Yeah. At that point everybody kind of burnt out. We were doing sixteen-hour days, every day.  Nobody saw a Saturday towards the end of the show because you were shooting all day and Friday night, and just slept all day Saturday. Sunday you did some chores and then Monday you’re back at work. And so it burnt out a lot of people for sure.

And after awhile the conspiracy got kind of crazy after a while as well, don’t you think?
Yeah, it became more and more—It got larger and larger, and it was a large—any time you brought it up there was a lot of strings that you had to keep—a lot of plates you had to keep spinning on the poles, as it were.

Right. Was there ever even a Bible for the show?
Not originally. In fact, it was just going to be sort of an anthology of monsters of the week—

I remember.
Absolutely. And then Gillian Anderson got pregnant and had to sort of be written out for a couple episodes, so they just wrote in an abduction story that arced over three episodes, and then from that became, well why was she abducted? Now the conspiracy, now the alien-hybrid thing, all of that started because she was pregnant, so—

Wow.
Yeah, I know, right?  If that didn’t happen, the series would have just continued on as a crime-of-the-week kind of thing.

The conspiracy arc was actually pretty compelling, until it got really convoluted…
We kept adding different layers; the layering of the onion, sort of was working in two directions. So I think, yeah, around season three, they sort of arced out a Bible, but definitely in the beginning there wasn’t one.

Unfair question time: Do you have a particular favorite season or a particular favorite episode or episodes?
Wow, so, yeah, difficult. I guess my favorite season is… Well, no, there’s no favorite season because some of the shows stood out so great without a season, that you couldn’t really connect them. The truth of my favorite episode, I still think is [Darin Morgan’s] “Humbug” with the Jim Rose Freak Circus—

What a fabulous episode that was: pathos and comedy rolled into one.
I saw them live in a bar when I was in college, and I thought the show was hilarious, Enigma and all of them in the show, acting and doing what they do as well. And I thought that was so cool.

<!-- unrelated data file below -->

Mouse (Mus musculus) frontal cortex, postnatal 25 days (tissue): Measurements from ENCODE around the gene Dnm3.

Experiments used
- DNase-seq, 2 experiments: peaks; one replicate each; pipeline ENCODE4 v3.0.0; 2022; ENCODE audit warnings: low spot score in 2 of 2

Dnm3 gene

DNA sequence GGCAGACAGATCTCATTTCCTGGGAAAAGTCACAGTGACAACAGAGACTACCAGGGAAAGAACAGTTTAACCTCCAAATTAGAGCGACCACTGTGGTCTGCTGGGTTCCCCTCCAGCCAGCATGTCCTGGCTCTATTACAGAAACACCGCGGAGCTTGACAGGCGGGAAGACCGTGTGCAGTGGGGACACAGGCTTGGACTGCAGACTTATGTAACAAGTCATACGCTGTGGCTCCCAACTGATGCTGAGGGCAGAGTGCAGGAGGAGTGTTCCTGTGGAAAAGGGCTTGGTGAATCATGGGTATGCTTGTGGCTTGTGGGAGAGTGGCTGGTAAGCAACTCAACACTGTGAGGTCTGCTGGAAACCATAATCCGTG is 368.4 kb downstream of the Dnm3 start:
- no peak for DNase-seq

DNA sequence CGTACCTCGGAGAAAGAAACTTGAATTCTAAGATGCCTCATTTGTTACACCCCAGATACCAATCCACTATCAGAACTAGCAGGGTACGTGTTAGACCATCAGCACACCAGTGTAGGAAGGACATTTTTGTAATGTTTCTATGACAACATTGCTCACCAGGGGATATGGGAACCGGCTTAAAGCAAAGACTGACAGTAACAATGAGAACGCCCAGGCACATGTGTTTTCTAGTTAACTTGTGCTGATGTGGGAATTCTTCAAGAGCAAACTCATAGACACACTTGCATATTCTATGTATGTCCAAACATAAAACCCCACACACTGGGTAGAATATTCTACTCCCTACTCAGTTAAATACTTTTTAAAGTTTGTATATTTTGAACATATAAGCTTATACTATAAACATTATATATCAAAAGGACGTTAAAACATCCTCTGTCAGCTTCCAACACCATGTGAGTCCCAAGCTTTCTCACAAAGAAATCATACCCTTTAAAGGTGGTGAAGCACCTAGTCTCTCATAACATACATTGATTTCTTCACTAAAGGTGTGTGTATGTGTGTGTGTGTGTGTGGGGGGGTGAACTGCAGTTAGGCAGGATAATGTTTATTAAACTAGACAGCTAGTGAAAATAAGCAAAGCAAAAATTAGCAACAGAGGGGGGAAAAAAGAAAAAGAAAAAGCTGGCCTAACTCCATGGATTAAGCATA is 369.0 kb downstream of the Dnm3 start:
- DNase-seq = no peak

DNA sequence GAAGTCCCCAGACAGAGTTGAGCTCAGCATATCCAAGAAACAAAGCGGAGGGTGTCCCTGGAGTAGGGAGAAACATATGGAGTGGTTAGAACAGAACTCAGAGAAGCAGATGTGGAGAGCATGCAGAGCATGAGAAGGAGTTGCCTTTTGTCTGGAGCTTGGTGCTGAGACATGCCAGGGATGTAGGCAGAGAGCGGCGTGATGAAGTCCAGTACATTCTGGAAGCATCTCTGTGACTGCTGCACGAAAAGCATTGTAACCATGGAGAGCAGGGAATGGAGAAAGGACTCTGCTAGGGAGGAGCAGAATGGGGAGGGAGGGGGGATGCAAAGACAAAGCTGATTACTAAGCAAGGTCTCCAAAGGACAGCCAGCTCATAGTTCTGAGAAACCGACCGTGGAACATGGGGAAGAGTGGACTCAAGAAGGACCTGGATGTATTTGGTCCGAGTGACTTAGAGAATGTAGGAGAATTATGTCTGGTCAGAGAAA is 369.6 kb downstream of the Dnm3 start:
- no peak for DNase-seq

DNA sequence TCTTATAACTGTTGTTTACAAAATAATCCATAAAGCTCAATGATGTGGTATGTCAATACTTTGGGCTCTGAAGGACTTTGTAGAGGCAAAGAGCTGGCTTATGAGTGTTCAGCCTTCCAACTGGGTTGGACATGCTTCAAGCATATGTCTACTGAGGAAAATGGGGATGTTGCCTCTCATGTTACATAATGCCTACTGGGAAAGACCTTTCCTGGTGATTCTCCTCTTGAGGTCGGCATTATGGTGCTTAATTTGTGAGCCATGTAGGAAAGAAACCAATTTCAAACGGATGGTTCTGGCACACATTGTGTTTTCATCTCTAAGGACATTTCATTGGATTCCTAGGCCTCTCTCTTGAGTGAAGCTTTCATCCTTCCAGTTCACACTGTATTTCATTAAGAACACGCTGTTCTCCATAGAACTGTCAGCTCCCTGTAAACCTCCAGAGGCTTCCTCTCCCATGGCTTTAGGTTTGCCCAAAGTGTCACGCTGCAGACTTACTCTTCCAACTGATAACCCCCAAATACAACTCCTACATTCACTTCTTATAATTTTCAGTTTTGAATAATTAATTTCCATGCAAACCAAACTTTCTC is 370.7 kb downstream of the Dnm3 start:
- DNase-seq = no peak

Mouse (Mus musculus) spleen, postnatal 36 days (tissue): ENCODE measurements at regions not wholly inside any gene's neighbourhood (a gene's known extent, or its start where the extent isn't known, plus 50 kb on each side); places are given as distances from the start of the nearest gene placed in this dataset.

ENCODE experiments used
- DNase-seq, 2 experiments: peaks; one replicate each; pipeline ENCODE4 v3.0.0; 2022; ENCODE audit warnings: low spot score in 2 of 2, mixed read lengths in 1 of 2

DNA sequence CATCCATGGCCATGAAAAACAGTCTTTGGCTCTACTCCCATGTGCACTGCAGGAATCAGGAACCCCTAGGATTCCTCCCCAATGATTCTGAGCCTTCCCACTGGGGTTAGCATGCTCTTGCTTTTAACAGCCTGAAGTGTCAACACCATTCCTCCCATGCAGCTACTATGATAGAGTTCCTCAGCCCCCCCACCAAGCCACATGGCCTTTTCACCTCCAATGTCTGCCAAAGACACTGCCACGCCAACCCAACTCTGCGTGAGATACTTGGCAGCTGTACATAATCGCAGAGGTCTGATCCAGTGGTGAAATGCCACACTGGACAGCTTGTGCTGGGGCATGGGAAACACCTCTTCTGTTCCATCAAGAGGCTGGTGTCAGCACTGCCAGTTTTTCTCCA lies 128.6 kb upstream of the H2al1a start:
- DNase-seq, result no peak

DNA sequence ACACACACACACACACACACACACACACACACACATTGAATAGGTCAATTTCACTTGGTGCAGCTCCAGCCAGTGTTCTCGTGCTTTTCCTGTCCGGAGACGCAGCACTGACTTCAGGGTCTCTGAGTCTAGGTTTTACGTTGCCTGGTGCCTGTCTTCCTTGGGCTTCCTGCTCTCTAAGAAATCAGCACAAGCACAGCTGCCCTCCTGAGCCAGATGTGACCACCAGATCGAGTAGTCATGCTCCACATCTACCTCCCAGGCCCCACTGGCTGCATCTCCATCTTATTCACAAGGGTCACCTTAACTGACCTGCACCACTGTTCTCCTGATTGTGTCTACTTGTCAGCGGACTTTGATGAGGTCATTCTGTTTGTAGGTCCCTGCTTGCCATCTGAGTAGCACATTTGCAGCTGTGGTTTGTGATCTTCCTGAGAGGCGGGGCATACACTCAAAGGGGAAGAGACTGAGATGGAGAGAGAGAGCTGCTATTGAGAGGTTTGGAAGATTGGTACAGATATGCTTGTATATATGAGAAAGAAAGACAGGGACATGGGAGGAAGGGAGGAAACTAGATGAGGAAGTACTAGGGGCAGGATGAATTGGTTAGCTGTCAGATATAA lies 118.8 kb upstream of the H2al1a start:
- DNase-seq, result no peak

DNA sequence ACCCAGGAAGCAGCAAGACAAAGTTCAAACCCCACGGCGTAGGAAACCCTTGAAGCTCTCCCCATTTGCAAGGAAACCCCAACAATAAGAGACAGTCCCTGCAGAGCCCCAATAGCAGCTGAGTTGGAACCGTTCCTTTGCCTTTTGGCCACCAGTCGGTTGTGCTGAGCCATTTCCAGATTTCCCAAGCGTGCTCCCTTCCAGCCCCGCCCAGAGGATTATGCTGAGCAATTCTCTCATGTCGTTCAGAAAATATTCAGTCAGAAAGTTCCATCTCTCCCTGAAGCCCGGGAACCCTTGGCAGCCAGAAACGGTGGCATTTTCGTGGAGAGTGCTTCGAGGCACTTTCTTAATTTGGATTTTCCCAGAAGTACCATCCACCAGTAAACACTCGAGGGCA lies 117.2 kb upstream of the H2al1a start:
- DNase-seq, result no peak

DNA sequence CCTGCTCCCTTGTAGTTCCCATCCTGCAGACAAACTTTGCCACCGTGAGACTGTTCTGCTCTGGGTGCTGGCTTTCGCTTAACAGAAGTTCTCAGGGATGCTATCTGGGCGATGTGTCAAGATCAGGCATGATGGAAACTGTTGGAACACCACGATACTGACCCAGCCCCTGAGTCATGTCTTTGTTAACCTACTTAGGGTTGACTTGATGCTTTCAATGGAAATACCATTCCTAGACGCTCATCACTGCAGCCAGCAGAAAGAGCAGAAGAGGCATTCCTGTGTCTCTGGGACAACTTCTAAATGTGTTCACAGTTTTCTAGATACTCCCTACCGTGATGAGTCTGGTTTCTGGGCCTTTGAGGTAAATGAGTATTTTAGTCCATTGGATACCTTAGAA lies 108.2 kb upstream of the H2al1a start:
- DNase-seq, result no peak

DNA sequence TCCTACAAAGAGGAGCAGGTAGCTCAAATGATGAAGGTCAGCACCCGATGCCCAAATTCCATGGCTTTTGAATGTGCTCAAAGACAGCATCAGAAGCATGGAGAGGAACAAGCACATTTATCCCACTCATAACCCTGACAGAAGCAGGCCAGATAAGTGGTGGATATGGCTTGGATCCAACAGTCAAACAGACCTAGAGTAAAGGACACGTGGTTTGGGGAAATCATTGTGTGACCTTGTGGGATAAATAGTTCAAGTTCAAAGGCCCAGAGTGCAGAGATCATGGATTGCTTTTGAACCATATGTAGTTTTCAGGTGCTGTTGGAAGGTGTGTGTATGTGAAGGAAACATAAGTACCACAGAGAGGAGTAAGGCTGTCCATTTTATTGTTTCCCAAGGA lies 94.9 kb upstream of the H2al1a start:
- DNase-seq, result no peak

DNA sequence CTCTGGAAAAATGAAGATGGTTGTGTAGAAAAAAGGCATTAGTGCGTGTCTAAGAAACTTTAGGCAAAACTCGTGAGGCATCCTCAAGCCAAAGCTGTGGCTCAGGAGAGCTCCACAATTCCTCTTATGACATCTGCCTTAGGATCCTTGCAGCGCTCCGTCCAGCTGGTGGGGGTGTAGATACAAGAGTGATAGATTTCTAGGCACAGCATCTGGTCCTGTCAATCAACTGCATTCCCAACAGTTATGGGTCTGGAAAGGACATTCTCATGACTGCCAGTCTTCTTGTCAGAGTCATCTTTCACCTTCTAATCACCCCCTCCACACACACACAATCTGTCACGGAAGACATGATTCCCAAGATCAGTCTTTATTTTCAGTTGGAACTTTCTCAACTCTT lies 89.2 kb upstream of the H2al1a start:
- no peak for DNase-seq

So they were a real act, then?
Yeah. Oh, yeah, there was a live stage act. It was almost like an old throwback to a big circus that you would see on the road in the south or something like that, and each person would come up and they would do something horrific or bizarre. And there was one guy who wasn’t in the show, and I don’t know what happened to this guy, because it was the most amazing act I’ve ever seen, but he would step off the stage to the pool table that was in the bar, and he’d put in some coins and release the balls. And then he’d take all the solid colored balls, you know, one through eight, and he would swallow them. And then he would say, call up any number, and people would shout out ‘five’, and then he’d sit there and wriggle his stomach, and he’d bring up, out of his mouth, the five ball.

That is very strange and bizarre.
I know. How do you keep track? How do you do that?  How do you train for that?  How do you not throw up everything you ate all day?  I mean, like, there were so many questions. And then everybody—It was so stunning that the applause was just a smattering, because you couldn’t believe what you were seeing. And I never saw that act again. I don’t know what happened to that guy. I don’t know, but it was the most amazing bar show I’ve ever seen, so, So Humbug is my favorite.

I can imagine. Darin Morgan wrote some really great episodes in addition to that one.
Oh, yeah. He was so good. I loved Clyde Bruckman’s Return. He’s a brilliant writer.

And he didn’t start out as an X-Files writer, as I recall.
Well, no, he came because of his brother, Glen, and acted in one episode. (He played the iconic Flukeman in the early season two episode “The Host.”) He’s the guy with the tail [in the fourth season episode “Small Potatoes].

And then, of course there were the various “shipper” camps. I have to confess, I wasn’t really a Mulder-Scully shipper, I was more of a Mulder-Scully USTer.